On the Cusp, the series of 10-minute plays inspired by the full length play, Perfect Arrangements, is a batch of amusingly funny stories about beginnings and how they shape us.
In A Unicorn on 7th and Nicollet, written by Jessica Huang and directed by Maureen Monterubio, we meet Mary (Mia Bronco) who is just coming into her own, standing on the precipice of getting everything she wants in her career. Life seems just about perfect until she meets a unicorn (Frank Turner) who just might show her that there is more to life than she thinks. Turner as the nuzzle-loving unicorn is fantastic!
Cake, written by Sherry Kramer is the most serious of the set of stories. Scott (Frank Turner) is dying and Lily (Amie Cazel) his wife isn’t sure about his love for her. But even amongst this serious treatise on love, and whether it really needs to be said out loud to count, there is some comic relief in the form of Lily and Scott’s 2 Chihuahuas, Paco (Chris Aldrich) and Samsera (Mia Bronco). Paco, with his Spanish accent, a nose that can always smell the “scent of love” and penchant for peeing on the Scott’s oriental carpet helps to keep the story light. Aldrich is able to imitate the affectations of a Chihuahua so well that at times I could actually see in my mind a little Chihuahua in his place talking to me.
In With Her Old Boyfriends, There were Patterns, written by Eric Pfeffinger and directed by Kathryn Chase Bryer, we learn how Jenna’s (Emma Jackson) first boyfriend, Craig (Josh Adams) leaves emotional land mines for her future boyfriends that result in someone losing a chunk of “meat” from their nose! The story is told both through the eyes of Jenna “Then” (Emma Jackson) and Jenna “Now” (Hyla Matthews). Bryers uses quick on-stage costume changes to help keep the story moving. But these aren’t simple costume changes, Jackson and Adams takes advantage of these actions to silently convey their growing frustration with each other.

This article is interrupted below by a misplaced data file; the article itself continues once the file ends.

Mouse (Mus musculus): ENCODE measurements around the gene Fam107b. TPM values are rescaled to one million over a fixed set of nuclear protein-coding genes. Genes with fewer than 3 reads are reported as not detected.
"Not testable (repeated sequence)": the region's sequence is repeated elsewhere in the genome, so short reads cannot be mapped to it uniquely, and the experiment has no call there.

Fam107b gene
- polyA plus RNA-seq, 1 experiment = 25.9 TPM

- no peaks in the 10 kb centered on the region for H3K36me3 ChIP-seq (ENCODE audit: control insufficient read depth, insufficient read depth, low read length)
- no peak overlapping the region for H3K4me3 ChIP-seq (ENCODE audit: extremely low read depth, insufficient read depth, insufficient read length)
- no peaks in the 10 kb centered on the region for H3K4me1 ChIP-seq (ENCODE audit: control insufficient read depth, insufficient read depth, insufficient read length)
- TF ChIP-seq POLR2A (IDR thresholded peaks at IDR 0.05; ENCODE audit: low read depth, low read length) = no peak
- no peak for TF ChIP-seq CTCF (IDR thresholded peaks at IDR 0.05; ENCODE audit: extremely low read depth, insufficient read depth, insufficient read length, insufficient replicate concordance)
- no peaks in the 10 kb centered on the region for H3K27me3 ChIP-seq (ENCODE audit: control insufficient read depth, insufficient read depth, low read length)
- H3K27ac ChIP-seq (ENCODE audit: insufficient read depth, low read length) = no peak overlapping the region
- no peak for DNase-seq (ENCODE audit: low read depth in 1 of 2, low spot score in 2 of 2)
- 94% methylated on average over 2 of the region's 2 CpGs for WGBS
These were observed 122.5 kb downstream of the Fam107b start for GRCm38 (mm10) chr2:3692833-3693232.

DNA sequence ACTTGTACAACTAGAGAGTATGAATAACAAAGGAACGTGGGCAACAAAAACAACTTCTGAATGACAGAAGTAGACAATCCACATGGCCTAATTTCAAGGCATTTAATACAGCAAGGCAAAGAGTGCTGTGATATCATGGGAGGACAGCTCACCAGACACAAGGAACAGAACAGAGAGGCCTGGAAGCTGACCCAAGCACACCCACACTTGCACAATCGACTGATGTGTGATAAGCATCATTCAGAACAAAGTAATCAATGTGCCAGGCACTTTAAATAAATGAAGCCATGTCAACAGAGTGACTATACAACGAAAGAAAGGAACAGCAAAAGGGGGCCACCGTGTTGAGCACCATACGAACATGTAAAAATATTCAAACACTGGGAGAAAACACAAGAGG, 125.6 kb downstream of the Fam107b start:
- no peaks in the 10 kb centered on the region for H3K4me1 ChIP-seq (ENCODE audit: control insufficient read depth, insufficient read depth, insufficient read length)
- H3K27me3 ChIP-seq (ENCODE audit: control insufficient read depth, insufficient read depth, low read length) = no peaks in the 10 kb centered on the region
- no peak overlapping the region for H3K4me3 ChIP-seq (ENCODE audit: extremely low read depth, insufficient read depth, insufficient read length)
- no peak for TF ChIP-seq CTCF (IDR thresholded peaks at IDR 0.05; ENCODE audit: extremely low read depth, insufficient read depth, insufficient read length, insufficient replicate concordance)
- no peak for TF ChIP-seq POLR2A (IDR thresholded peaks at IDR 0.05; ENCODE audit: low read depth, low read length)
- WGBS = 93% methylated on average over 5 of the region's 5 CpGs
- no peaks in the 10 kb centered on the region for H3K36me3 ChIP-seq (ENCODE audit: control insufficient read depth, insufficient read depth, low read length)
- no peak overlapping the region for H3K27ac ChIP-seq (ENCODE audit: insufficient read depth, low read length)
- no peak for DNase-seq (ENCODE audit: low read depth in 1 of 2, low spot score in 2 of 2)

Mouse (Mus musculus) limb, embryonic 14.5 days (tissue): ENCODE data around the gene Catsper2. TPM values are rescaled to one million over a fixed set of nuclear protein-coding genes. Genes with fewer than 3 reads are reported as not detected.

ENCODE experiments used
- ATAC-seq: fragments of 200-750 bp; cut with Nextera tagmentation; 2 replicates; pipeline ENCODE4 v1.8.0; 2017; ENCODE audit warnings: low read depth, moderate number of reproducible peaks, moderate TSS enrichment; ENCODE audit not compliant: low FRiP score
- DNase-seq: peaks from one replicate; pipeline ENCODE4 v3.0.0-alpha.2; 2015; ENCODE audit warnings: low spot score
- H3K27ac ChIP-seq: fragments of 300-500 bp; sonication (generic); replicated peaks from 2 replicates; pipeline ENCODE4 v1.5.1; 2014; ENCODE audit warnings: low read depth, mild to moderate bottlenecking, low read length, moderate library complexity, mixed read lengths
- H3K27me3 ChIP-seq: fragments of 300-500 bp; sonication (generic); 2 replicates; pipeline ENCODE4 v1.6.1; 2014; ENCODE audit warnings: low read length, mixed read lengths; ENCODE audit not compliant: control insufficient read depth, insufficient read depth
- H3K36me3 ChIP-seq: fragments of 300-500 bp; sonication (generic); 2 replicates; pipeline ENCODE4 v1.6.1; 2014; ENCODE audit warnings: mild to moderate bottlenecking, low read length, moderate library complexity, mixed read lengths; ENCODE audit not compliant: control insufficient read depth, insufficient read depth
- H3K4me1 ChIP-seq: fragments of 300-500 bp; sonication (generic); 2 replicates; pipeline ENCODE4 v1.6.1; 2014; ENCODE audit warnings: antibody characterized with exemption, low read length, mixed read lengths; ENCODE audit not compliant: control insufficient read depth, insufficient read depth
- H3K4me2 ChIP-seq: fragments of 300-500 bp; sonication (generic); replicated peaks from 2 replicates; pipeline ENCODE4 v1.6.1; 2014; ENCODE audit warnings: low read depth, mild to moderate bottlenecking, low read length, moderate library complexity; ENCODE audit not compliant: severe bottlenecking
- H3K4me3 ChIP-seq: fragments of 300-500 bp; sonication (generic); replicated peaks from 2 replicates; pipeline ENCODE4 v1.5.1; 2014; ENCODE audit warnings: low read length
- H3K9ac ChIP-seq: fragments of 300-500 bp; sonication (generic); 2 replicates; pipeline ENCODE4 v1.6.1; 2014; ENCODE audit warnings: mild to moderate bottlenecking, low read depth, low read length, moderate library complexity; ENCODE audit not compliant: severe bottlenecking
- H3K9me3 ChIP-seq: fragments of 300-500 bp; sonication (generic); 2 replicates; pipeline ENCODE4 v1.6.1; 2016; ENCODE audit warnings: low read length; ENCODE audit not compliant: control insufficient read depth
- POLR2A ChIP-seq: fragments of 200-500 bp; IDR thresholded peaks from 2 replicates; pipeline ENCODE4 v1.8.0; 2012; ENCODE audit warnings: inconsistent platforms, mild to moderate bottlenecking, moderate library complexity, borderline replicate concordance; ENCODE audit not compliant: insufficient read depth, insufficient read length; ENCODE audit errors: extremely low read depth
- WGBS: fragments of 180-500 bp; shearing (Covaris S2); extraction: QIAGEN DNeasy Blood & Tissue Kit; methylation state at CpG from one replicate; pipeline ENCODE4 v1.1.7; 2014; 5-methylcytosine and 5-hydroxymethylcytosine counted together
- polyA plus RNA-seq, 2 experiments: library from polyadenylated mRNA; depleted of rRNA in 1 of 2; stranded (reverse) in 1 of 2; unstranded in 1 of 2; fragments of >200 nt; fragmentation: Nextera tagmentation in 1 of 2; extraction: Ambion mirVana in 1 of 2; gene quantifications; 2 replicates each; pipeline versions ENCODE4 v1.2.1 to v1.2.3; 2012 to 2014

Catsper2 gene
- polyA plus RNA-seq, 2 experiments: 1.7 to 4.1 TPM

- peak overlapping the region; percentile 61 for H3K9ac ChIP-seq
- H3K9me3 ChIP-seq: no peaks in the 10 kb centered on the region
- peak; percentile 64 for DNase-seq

Strangers on a Train, written by Peter J. Roth and directed by Jacob Janssen, has more twist and turns than a roller coaster! Conrad (Brandon Mitchell) bursts into Siobhan (Monalisa Arias) train car and in his cheese French accents begs her to hide him. When she agrees, what ensues is a hilarious game of betrayal, disguises, espionage, double crossing, and murder. Mitchell and Arias’ dead pan performances and delivery of each quick-witted line kept me laughing the entire time and made this my favorite of the six plays in this set.
In Supplication, Cameron (Brandon Mitchell) is trying to figure out where he went wrong in life and why he is such a failure and is convinced that the only way to do this is to go back to the beginning—his mother’s (Peg Nichols) uterus!??! Once in there, he runs into his younger brother (Josh Adams) and his dad (Jim Epstein) and it finally dawns on him why they are all so dependent on his mother. Adams does a perfect imitation of a lackadaisical, carefree younger brother and Nichols’ nonchalance at Cameron’s request to return to her uterus is priceless.
In Back Stock, written by Jami Brandii, Dale (Chris Aldrich) finds a mermaid, Shelly (Amie Cazel) in the back stock room of his dad’s grocery store, after he has died unexpectedly. Can Dale convince Shelly to leave before the big hurricane hits and can Shelly help Dale come to terms with who his father was? Cazel does an excellent job portraying the hiccupping, light beer addicted mermaid.
The On the Cusp 10-minute plays are filled with many laughs, so go check them out!
Running Time: 90 minutes, with one 15-minute intermission.